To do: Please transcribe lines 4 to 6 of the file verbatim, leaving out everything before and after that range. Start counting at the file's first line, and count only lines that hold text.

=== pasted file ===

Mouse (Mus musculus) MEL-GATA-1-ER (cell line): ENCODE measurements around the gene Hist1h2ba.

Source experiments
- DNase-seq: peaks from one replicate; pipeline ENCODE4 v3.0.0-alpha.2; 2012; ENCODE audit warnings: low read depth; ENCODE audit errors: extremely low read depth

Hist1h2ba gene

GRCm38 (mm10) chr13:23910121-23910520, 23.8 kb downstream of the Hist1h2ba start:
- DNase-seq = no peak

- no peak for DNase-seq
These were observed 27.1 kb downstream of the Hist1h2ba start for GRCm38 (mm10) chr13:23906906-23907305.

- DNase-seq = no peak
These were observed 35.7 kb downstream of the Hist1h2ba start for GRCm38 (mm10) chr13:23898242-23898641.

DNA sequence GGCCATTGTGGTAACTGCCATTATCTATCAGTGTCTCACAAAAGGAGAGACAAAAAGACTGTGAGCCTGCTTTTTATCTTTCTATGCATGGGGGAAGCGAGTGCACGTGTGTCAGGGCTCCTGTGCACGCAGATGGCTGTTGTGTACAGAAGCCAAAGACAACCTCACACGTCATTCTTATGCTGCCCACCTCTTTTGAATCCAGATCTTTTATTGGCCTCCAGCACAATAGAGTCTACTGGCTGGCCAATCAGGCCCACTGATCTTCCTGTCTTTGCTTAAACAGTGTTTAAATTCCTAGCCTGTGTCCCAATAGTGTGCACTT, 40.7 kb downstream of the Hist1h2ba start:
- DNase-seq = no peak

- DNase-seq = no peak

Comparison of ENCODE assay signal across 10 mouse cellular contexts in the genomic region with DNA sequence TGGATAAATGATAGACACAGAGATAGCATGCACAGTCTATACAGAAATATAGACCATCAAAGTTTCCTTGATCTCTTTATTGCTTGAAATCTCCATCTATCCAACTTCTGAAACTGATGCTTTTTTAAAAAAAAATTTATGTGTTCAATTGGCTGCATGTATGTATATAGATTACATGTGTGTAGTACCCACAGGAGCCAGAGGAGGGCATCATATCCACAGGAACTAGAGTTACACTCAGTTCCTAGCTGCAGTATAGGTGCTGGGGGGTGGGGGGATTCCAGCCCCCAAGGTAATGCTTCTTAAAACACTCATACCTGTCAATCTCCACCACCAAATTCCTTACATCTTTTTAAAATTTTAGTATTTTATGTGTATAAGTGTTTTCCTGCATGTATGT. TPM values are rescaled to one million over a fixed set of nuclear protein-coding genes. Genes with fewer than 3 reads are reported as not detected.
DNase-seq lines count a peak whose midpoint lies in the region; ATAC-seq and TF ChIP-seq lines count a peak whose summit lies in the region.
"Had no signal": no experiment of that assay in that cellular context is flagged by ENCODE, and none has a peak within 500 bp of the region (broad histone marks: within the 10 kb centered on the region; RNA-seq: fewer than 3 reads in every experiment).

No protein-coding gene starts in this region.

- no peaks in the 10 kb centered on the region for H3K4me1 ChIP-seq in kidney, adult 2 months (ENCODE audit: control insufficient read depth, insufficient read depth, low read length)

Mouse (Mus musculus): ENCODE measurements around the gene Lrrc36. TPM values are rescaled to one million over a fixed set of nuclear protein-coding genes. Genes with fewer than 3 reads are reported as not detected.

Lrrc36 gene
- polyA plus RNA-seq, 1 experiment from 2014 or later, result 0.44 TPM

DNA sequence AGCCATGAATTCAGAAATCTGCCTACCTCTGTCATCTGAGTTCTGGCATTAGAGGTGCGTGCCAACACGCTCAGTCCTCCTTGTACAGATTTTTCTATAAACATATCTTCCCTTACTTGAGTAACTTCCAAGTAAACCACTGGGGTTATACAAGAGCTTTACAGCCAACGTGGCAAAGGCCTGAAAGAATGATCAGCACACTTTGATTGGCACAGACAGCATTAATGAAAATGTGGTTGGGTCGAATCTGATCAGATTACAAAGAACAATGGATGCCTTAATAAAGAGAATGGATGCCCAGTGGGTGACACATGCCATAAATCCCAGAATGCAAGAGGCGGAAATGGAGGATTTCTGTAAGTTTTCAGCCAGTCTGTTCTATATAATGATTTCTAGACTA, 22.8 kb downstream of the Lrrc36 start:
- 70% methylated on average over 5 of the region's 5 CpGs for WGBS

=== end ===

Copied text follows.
Hist1h2ba gene

GRCm38 (mm10) chr13:23910121-23910520, 23.8 kb downstream of the Hist1h2ba start:
- DNase-seq = no peak